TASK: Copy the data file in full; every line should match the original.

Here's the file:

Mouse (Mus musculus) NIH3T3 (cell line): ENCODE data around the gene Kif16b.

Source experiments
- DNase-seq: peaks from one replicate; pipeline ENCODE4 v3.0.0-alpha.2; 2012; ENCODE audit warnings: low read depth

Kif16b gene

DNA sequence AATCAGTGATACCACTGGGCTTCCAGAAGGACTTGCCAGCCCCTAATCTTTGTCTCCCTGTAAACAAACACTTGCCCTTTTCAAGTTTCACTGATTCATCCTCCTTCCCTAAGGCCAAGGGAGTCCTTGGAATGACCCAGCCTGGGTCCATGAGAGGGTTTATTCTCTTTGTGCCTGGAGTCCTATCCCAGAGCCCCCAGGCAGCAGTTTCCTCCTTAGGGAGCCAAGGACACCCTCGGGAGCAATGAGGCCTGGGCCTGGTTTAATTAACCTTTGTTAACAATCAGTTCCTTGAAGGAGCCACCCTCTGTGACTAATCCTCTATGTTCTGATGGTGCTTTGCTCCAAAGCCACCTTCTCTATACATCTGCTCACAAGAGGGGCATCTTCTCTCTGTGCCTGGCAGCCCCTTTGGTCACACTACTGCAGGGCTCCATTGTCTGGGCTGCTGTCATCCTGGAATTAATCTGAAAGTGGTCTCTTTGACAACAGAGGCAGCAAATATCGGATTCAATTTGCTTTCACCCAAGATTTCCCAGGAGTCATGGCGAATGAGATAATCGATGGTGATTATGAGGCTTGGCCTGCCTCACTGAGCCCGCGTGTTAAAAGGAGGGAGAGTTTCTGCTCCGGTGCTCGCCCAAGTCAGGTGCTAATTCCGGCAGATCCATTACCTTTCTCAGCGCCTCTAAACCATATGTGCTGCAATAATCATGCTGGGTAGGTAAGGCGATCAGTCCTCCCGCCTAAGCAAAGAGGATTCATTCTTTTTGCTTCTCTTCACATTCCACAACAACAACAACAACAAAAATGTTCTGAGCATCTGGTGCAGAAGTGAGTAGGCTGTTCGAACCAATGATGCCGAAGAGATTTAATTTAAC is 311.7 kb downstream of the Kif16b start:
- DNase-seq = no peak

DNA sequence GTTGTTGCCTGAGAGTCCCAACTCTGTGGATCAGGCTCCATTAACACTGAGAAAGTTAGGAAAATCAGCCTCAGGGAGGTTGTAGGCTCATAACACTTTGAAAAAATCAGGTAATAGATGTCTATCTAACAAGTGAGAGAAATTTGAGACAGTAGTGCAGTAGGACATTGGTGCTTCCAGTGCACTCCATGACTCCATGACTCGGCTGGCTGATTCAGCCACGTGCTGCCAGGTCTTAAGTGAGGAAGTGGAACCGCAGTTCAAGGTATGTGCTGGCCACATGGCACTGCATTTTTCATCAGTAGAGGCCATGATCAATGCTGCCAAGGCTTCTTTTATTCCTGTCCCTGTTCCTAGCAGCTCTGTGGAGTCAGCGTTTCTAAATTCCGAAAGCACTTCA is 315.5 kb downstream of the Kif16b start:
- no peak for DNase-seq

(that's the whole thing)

Mouse (Mus musculus) NIH3T3 (cell line): ENCODE data around the gene Kif16b.

Source experiments
- DNase-seq: peaks from one replicate; pipeline ENCODE4 v3.0.0-alpha.2; 2012; ENCODE audit warnings: low read depth

Kif16b gene

DNA sequence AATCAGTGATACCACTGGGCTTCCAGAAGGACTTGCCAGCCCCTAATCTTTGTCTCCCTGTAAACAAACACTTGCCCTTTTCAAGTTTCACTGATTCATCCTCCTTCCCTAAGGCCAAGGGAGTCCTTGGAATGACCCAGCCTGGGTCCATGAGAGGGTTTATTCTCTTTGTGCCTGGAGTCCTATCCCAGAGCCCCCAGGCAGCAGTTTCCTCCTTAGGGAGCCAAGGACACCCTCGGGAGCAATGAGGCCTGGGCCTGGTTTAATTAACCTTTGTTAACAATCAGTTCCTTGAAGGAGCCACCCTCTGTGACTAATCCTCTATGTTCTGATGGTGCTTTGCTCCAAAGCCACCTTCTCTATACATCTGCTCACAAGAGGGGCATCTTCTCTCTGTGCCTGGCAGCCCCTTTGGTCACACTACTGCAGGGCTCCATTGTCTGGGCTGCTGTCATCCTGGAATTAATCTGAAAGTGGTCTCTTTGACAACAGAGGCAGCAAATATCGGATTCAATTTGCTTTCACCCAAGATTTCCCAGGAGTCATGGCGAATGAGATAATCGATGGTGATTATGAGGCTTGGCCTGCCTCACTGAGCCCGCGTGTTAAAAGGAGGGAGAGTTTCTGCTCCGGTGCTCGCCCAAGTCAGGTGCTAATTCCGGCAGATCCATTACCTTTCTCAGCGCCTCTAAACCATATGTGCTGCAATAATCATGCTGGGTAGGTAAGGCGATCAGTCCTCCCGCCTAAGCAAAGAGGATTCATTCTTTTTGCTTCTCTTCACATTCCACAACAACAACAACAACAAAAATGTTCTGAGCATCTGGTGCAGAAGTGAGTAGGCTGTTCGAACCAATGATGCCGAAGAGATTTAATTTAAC is 311.7 kb downstream of the Kif16b start:
- DNase-seq = no peak

DNA sequence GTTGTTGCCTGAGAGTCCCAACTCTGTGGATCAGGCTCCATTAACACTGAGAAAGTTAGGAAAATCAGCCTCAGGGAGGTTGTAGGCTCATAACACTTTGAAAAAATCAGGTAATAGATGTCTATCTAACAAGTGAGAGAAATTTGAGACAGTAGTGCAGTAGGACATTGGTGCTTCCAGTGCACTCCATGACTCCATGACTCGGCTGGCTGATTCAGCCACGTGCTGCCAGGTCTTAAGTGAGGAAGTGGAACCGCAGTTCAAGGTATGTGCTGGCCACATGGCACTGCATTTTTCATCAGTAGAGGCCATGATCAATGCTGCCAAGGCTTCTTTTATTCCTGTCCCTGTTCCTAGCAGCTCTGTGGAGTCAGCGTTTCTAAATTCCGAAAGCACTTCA is 315.5 kb downstream of the Kif16b start:
- no peak for DNase-seq